Tense, frozen stress response. Use both the brake and gas pedal. Under pressure, you “freeze” and can’t do anymore. Although you appear paralyzed on the surface, you are extremely agitated underneath.
Conflict resolution and stress
By limiting your ability: Stress can interfere with your ability to resolve conflict.
- It is possible to read the body language of another person accurately.
- Hear what is said.
- Pay attention to your emotions.
- Stay in touch with your deepest, most fundamental needs.
- Communicate your needs
Is stress a problem?
You might be so used to feeling stressed out that you don’t even realize you feel stressed. If you can identify with these signs, stress could be a problem for the rest of your life:
- It is common to feel tight or tense in one area of your body.
- When you breathe, your stomach or chest are not moving at all.
- Conflict can consume your attention and time.
Learn how to manage stress right now
Engaging one or more senses is a great way to reduce stress quickly. A stress ball could be squeezed, a soothing scent could be inhaled, a cup of tea could be sipped, or a photograph was taken. You all respond differently to sensory input. This can vary depending on our stress levels. Take some time to look at things that soothe you.
Core skill 2: Emotional awareness
Understanding yourself and others is possible only if you have emotional awareness. You won’t communicate effectively with others or resolve disputes if you don’t understand why you feel the way you do.
It may seem simple to know your feelings, but many people ignore or suppress strong emotions such as anger, sadness, and fear. However, your ability to manage conflict depends on how connected you are to these emotions. Your ability to resolve conflicts and face them head-on will be severely limited if you are afraid of strong emotions or insist on rational solutions.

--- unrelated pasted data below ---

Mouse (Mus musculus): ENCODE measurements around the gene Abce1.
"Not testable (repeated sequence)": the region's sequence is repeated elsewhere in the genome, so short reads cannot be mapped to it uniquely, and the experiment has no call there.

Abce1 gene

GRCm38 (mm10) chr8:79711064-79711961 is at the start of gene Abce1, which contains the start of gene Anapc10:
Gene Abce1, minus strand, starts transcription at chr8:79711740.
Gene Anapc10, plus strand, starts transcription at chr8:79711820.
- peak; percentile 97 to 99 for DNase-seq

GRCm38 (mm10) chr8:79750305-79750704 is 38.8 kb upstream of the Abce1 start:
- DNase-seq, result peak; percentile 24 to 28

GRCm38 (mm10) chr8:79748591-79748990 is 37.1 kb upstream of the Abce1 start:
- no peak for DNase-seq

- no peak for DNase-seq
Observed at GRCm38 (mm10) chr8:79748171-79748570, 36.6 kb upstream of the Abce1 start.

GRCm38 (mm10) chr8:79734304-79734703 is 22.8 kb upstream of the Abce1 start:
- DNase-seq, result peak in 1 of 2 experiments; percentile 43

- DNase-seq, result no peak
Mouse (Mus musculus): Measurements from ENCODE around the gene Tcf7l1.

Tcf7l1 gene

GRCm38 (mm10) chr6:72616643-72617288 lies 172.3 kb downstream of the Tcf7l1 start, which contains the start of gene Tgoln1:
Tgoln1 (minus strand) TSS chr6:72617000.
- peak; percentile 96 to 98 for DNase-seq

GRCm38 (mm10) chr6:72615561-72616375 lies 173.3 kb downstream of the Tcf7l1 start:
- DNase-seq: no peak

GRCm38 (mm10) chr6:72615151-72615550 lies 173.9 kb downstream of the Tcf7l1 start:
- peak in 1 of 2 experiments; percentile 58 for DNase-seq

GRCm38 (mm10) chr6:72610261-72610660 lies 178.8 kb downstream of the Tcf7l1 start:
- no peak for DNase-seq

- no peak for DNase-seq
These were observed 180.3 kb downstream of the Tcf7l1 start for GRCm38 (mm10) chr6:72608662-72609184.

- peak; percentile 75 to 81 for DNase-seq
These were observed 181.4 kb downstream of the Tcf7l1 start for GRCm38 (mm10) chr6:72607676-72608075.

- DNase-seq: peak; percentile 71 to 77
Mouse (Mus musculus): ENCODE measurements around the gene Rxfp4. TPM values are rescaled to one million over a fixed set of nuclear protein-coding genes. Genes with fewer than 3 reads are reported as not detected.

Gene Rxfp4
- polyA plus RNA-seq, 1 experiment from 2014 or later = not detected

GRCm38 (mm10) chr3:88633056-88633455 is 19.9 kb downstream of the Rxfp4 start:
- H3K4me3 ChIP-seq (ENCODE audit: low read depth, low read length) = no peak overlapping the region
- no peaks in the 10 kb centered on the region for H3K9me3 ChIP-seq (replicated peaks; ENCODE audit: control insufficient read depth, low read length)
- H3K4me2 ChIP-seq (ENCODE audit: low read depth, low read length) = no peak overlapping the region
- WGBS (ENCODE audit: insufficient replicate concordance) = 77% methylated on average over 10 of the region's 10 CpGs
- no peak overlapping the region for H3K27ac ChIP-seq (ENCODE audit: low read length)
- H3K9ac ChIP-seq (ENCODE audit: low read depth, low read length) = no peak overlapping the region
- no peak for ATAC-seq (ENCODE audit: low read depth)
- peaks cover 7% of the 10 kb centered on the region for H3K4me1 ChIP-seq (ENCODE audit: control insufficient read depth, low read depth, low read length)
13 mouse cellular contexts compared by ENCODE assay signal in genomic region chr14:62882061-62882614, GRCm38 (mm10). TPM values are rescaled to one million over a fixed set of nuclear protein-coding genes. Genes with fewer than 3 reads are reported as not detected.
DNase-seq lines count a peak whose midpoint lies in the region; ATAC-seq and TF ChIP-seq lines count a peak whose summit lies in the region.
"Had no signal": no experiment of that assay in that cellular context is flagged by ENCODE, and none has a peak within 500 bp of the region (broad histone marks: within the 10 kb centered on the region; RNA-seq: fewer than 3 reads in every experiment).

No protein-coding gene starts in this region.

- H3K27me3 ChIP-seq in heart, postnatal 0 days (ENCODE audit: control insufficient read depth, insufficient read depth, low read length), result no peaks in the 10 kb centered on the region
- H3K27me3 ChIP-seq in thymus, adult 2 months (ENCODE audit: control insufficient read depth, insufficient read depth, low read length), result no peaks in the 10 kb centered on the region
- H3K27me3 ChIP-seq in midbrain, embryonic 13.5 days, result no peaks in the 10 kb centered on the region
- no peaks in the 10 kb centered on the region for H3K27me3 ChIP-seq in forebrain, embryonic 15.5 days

How emotional awareness can be a key factor in conflict resolution
Emotional awareness is the consciousness of your moment-to-moment emotional experience. It’s the foundation of any communication process that can resolve conflicts.
You can use emotional awareness to:
- Understanding what bothers other people
- Understanding yourself and what bothers you
- Keep going until the conflict is resolved
- Communicate clearly and effectively
- Influence others through your interest
Assessing your emotional awareness
This quiz will help you determine your emotional awareness. The following questions can be answered: very rarely, sometimes, often, very frequently, almost always. There is no right or wrong answer, but you can learn more about your emotions by answering the following questions.
Which kind of relationship do your emotions have with you?
- Are you able to feel fluid emotions, experiencing one emotion after the other as your experiences change?
- Do you feel emotions accompanied by physical sensations in areas like your stomach, chest, or abdomen?
- Are there distinct emotions and feelings like anger, sadness and fear?